I know this is a very vague/maybe a dumb question. I can have up to £1500 and 3 weeks. is this impossible? From New York to Cali seeing a few sights along the way assuming I could somehow get a car.
If not could you please suggest alternatives for this time/money.
If you are talking a one way trip and the car purchase isnt part of the 1500 pounds then its doable,if you are thinking of buying a car then selling it at the end of the trip remember that cars can take some time to sell.
[ Edit: Edited on 25-Jul-2009, at 10:58 by jambo101 ]
cool. yeah was thinking gettin a cheap ass car and selling it at the other end, but then mite be too difficult.
thanks for the info tho.
You could compromise and do just America's east coast say New York to Miami and instead of buying a car you could do some research into renting a used car from some of the lower priced "Rent-a-Wreck" type places.
You'll see more if you choose one or two regions rather than the entire continent. NY-LA is mostly a great deal of desert and places of little interest. If you stick to the NE or SE or NW you could see all the festivals, small towns and coastal areas much better. If you're talking about summer travel - it's hotter than hell right now in Texas and areas that you might have to cross, and the American Interstate Highways are fast and so boring you'll need one person just keeping the other from falling asleep!
Boy this is a tough call, on the one hand I can see what everyone is saying. But if this is your first trip to the States I'm sure there are many things in both the east and the western part that you want to see. If you can give us more of an idea of what's important to you maybe we can give you a better answer. Just so you know driving across the country non-stop is maybe 4-5 days so that should give you a little perspective.
I'd be tempted to drive one way, in a cheap rental, and then look into flying back.
do you have to be over 25 to hire a car in the US? i think you do. but thanks for the advice.
With the plan you mention there are three factors that could make the difference between an enjoyable, easy trip or a very difficult one. These are:
1) The condition of your car.
2) The Interstate Highways you pick.
3) The Weather.
You will want to keep close tabs on the national weather situation. We are now well past the dangerous spring / summer tornado season but tornadoes and severe thunderstorms can happen in the fall as well. Parts of Texas, Kansas, Oklahoma, Missouri, Nebraska and the Dakotas are known for powerful sudden storms. Likewise, the Rocky Mountains can see sudden hailstorms and early season ice and snowstorms. Winds along the Plain States and the Rockies can flip trailers and trucks.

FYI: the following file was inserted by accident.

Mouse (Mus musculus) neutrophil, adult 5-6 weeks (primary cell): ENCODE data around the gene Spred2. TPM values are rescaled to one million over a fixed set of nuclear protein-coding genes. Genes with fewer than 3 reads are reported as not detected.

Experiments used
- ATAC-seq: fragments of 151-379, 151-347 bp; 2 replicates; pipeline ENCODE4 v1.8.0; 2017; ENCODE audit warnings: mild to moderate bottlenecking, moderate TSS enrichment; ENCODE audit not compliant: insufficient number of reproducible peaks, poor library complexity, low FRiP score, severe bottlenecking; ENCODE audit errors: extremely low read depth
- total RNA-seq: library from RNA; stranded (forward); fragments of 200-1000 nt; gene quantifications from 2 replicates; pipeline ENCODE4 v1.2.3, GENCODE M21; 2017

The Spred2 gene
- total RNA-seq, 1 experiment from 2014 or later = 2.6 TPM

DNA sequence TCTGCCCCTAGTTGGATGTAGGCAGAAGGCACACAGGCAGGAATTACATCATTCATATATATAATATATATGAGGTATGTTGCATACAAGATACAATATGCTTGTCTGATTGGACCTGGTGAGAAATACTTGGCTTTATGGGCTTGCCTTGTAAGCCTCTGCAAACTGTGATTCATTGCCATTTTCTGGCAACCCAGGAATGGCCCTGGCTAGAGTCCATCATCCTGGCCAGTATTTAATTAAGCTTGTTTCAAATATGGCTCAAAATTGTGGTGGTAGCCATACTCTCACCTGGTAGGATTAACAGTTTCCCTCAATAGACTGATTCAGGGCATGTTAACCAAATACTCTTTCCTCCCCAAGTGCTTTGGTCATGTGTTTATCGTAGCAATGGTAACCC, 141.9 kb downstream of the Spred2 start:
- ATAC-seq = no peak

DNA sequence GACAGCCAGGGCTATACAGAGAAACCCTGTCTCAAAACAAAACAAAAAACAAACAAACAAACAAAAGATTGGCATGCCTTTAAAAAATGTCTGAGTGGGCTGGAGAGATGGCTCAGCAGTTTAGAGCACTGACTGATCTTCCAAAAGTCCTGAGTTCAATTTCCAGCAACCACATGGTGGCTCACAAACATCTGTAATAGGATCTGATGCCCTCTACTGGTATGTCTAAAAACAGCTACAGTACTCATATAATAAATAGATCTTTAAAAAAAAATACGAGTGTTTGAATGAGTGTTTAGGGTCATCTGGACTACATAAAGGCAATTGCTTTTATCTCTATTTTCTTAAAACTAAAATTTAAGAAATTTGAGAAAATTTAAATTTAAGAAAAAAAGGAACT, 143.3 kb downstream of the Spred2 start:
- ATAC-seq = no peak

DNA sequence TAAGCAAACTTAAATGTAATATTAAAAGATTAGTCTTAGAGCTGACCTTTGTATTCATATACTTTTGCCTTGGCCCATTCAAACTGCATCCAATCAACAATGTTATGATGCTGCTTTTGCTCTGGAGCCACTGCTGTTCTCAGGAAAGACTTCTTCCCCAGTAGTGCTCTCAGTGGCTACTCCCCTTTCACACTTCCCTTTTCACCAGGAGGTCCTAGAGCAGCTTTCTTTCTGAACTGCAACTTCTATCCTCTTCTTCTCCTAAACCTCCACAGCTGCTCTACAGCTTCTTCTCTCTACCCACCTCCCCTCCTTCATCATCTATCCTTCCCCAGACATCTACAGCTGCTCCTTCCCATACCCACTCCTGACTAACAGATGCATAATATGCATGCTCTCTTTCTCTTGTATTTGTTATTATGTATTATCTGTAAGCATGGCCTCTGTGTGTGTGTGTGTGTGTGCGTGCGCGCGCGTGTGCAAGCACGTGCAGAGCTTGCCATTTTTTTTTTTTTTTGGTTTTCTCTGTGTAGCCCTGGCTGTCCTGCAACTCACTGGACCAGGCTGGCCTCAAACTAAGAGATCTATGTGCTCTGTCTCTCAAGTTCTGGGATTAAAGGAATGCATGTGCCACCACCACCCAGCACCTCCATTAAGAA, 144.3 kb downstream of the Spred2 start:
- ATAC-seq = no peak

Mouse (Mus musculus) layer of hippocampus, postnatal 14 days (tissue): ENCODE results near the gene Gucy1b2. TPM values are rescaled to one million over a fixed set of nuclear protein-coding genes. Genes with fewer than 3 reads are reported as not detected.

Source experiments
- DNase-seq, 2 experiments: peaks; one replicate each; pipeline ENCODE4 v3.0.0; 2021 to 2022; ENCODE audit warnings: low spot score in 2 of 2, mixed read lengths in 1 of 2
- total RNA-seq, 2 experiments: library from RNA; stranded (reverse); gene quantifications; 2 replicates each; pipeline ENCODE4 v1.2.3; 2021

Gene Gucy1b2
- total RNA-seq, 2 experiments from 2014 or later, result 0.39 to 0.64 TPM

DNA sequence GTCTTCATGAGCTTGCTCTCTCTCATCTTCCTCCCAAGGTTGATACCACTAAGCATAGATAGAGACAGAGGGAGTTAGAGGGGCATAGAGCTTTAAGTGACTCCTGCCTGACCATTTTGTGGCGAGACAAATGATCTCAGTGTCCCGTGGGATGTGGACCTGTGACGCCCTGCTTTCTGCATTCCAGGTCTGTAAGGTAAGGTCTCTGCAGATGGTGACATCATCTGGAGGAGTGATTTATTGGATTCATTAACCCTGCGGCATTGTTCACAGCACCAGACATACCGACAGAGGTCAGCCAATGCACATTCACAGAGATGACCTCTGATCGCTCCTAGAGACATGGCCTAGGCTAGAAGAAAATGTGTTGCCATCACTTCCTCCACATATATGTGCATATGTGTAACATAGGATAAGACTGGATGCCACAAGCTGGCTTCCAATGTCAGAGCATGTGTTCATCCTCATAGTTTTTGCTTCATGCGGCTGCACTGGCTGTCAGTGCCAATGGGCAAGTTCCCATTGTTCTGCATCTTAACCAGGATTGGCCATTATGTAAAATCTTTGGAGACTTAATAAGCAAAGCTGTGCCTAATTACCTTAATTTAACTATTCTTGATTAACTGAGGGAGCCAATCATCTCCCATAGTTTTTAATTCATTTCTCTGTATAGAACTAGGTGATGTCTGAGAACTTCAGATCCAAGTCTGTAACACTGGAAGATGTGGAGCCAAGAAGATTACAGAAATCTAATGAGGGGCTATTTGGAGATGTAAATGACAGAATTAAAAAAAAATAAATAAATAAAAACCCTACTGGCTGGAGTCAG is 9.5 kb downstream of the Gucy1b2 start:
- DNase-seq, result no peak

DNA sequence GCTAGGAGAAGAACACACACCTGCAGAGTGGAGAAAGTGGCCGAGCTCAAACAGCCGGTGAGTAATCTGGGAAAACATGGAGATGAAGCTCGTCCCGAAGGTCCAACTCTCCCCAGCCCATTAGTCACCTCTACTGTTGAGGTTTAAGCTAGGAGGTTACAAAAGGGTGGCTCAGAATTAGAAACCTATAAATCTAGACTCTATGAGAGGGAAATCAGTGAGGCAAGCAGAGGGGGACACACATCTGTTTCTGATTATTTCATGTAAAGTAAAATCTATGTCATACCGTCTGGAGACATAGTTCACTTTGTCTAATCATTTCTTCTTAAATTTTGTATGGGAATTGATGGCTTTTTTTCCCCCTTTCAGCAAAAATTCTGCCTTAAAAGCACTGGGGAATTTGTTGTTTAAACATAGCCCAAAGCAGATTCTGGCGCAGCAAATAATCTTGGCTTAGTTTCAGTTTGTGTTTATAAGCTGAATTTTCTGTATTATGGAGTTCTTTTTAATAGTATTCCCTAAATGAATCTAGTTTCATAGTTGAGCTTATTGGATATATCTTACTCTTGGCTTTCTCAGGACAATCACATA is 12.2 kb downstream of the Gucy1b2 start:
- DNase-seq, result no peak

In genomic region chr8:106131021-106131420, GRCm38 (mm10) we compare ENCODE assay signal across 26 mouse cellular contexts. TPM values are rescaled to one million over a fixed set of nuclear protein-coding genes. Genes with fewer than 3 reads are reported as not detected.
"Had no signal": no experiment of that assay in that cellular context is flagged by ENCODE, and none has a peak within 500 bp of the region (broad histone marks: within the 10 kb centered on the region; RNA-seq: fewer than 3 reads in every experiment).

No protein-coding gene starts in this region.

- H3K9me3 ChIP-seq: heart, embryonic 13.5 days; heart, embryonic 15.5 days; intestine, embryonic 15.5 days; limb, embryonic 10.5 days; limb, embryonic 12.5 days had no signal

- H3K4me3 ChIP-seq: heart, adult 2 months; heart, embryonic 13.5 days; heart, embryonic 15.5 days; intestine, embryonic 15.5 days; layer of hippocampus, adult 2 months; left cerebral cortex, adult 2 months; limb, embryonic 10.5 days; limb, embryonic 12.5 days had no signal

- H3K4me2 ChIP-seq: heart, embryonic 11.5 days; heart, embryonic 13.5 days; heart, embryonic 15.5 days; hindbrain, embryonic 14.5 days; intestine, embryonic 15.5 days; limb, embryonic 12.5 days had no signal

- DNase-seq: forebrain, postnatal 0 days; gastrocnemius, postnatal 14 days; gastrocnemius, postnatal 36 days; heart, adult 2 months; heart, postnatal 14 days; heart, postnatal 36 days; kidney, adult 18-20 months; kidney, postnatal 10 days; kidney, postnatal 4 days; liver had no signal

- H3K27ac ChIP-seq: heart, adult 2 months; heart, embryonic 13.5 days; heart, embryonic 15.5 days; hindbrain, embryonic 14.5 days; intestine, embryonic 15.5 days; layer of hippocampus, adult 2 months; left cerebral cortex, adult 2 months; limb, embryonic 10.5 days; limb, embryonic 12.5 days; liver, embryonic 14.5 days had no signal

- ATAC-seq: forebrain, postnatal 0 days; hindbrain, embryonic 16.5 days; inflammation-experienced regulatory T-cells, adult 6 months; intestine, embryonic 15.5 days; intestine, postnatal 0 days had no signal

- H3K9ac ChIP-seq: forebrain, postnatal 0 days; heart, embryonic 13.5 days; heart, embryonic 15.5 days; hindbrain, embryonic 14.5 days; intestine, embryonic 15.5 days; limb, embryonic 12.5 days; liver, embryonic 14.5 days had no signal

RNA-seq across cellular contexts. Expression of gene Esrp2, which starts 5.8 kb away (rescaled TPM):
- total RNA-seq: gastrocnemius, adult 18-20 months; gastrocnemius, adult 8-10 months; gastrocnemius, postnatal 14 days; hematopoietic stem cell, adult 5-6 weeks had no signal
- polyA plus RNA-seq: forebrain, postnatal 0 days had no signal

From the East Coast, Interstate 70 is a good choice if only to avoid more erratic weather farther North or South, but only until you get to Denver, Colorado. The steep climb of Interstate 70 west of Denver is tough on older cars and 4 cylinder cars. Be particularly careful on I-70 through the Colorado Mountains. Interstate 10 through the South is another fairly safe choice.
If you get an old clunker check the brake system thoroughly, make certain that all the lights and the horn are working, replace old windshield wipers with high quality wipers, service the transmission and inspect for wear, get the best tires you can afford and make certain the safety belts are good. Every one of those parts will be getting a thorough workout while traveling across this Country!
[ Edit: Edited on 07-Aug-2009, at 05:14 by Derestanne ]
I have done Halifax to Vancouver by car which is further than NY to Ca. So many people told me it would take weeks to do. Not so. I did it in under a week but took a few weeks to come back via Toronto and Montreal. Didnt like Montreal but really liked Toronto. I havent done NY to Ca yet - YET! I have done North Dakota to New Mexico as well. It really is so easy. There are restaurants and beds every 30/40 miles at worst both E-W and N-S. and much closer than that at the easiest. Halifax to Vancouver is around 3,700 miles and such an easy drive. I would recommend getting a car with C.C. If you dont your foot starts to really hurt after a few hundred miles.
I have in my past and present been a driving fool.
I can get from Virgina Beach to Denver in two days and from Denver to LA in 22 hours. I can do Denver, NY in 3 days. This doesn't mean anyone should, never mind all of this is done on boring interstate Highways. I much prefer secondary two lanes roads, the problem here is speed.
AS said above there are many parts of the states from NY to LA that are less then exciting. The whole of Kansas comes to mind, the bit of space between Grand Junction CO and just west of LA is best done at night, ya don't realize as much how much of nothing there is.
Then there is the truly truly beautiful bit of space from Denver to Grand Junction. As said above it can be a challenge for some cars, a friend of mine hated the drive in her Prius.
What time of year are you going? This will factor in as well. The drive though Kansas can be a nail bitter in the winter, WIND and SNOW! I70 is often closed there and between Denver/Glenwood Springs.
If you are doing this just to say ya did then my all means....have at it.
If you actually want to experience the states ya may be better off doing a bit more research and picking a region.
In June this year I did Denver north though YellowStone, Glaicer Nat Park, into Canada, West to Olympic Nat Park, South to Redwoods Nat Park all on two lanes roads, then put the peddle to the metal in Reno screaming along interstates, hit Canyonlands in Utah and cruised in to Denver 14 days from start. Mind you there was more diving then anything else. 14 days, 5 National Parks, 4000 miles and one driver. It was a hoot, I have pics to prove it.
I tell you this to give you an idea of how massive North America is. Place is HUGE!! 14 days and I just did a corner of it.
What ever you choose will be great fun.